It wasn't pretty, and it wasn't a game many US national team players will want to remember. Any feelings of disappointment over a lackluster showing in Friday's World Cup Qualifying opener against Antigua & Barbuda were buoyed by the fact the United States started off qualifying with a win .

Normally a 3-1 victory would be seen as a good night, but facing a major underdog and showing flaws in the attack and defense made the result feel about as bad as a win could feel. "We know, obviously, after an evening like this that we have to step it up a lot going into Guatemala, which we will do," said US head coach Jurgen Klinsmann. "There were enough chances to score more goals obviously, but then you have to be clinical enough to put those away."

The ugly performance wasn't just about finishing chances: it was also about a team that still hasn't sorted out what the best possible lineup or formation. Klinsmann scheduled the previous three friendlies in order to figure those things out. Yet, his team stood on Friday night, looking very far from being the finished product.

The US attack showed more liveliness after last Sunday's drab scoreless draw against Canada, but a failure to take shots, and an inability to consistently break through a bunkered-in Antigua & Barbuda side.

"The Canada game had a striking resemblance to this game," said US striker Herculez Gomez, one of the few bright spots for the USA on Friday night. "Put ten guys behind the ball to make it difficult on us, and the conditions didn't help us at all. I think it worked in their favor.

"That's the way it's going to be in CONCACAF, that's the way it's going to be in qualifiers," Gomez said. "We definitely have to pick our heads up and learn from this."

The wasted chances and lack of offensive efficiency diverted attention away from a defense that is far from a settled unit. Injuries to Fabian Johnson and Edgar Castillo forced Klinsmann to start midfielder Jose Torres at left back. Torres did well at the new position, in part because Antigua & Barbuda didn't offer much of a threat on the right flank. Nonetheless, Torres' night was ended early by an ankle injury that will now likely rule him out of Tuesday's qualifier against Guatemala.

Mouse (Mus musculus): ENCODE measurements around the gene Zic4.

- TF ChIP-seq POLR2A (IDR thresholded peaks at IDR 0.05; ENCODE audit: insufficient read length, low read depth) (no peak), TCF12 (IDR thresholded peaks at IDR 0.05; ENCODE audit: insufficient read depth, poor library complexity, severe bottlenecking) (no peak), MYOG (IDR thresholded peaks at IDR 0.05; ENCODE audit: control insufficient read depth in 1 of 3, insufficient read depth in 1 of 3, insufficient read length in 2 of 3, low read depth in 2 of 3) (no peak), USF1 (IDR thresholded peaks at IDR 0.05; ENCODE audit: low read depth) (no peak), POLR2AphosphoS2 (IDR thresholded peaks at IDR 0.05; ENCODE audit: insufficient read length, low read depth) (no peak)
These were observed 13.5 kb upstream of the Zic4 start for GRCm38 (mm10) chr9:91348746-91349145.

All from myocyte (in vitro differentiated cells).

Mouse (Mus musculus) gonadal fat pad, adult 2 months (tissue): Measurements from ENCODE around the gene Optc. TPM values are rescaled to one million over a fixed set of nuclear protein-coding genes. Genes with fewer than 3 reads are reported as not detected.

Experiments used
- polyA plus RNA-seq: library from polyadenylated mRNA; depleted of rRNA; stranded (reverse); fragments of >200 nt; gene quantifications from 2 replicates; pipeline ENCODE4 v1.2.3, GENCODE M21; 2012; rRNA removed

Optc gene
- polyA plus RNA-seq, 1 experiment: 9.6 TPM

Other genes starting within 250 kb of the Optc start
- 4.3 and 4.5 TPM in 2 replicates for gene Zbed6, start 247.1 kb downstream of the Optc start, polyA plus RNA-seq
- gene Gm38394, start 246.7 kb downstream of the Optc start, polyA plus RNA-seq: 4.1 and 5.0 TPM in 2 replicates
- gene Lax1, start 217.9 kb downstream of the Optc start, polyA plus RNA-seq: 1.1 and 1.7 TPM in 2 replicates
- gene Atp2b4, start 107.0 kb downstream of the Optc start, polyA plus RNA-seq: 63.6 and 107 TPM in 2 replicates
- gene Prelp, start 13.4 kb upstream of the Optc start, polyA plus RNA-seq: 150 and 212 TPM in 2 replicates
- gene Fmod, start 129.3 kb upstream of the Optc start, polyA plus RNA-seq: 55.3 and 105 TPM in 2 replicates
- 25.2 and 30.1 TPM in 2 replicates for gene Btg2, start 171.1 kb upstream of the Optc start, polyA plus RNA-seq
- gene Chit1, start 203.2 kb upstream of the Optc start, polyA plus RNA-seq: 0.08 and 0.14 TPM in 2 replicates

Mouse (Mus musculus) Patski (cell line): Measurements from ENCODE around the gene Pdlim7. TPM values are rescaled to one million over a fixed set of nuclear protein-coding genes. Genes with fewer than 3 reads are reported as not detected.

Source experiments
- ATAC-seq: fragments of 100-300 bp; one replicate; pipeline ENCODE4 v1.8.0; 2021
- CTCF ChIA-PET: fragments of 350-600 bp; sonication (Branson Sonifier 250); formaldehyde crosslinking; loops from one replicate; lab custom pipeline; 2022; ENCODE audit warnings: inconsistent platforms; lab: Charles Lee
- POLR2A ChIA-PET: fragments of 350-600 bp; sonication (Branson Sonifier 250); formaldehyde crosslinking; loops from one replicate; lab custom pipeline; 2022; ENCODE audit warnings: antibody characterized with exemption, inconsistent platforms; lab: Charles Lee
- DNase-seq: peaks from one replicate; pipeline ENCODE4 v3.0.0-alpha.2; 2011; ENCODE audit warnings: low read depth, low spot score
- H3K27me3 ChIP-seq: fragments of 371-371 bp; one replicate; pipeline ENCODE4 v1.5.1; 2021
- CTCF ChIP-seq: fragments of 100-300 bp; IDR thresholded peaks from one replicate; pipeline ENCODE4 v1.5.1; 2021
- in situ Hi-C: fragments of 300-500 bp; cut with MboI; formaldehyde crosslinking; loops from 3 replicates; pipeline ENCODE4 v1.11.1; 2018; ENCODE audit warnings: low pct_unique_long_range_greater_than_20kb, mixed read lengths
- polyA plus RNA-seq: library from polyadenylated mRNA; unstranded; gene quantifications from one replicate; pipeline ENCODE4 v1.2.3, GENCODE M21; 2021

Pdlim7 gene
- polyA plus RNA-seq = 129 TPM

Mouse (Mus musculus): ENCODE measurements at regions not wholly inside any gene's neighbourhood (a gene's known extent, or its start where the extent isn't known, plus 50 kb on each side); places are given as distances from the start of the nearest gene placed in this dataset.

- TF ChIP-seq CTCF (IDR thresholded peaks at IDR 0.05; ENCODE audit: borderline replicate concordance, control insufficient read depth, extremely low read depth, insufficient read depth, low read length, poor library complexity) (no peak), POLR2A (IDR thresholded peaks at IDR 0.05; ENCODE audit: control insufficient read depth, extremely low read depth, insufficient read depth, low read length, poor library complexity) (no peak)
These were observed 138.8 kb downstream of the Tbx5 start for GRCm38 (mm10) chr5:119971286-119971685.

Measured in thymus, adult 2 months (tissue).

Torres' injury led to Carlos Bocanegra making a move to left back, which then led to Oguchi Onyewu coming into central defense, where he was promptly torched by Antigua & Barbuda's Pete Byers for a goal.

Now Klinsmann is stuck with a worrying quandary. If Johnson isn't able to start against Guatemala, and Bocanegra is forced to start at left back, then Klinsmann will be forced to decide between Onyewu, who has been awful in his past two appearances, and Geoff Cameron, who lacks big-game national team experience.

Klinsmann tried to write off Onyewu's bad night to one mistake. However, Onyewu has looked like a major liability in recent appearances, raising questions about whether he is truly fully recovered from the knee surgery that forced him to miss a chunk of the second half of the Portuguese League season.

If Fabian Johnson can't start at Guatemala, Klinsmann will have no choice but to give Cameron a chance to prove himself in a tough road qualifier; not only because of Onyewu's shakiness, but of the national team's need of younger defenders to step up and gain experience.

Friday's victory won't give the US team much momentum heading into Guatemala. A team with as many veterans as the United States shouldn't need momentum. The Americans could wind up fielding as many as seven starters on Tuesday who started against Guatemala when these teams met in World Cup qualifying four years ago.

The feeling among the US team was almost unanimous that Friday night wasn't good enough. On Tuesday, in what should be a sold-out and frenzied stadium in Guatemala City, an opponent will be waiting that will be much better equipped to punish the Americans if they don't play well.

If the US national team is going to win in Guatemala City the way it did four years ago, they will need to improve their performance and approach.

"We still have to move the ball quickly and we still have to take our chances when they come," said US midfielder Clint Dempsey. "We're still a work in progress. We're still trying to figure out what our best formation is. What our best 11 is. We've got the games coming up to prove it.

"We've got to win away from home if we're going to qualify for the World Cup and that starts with the next game."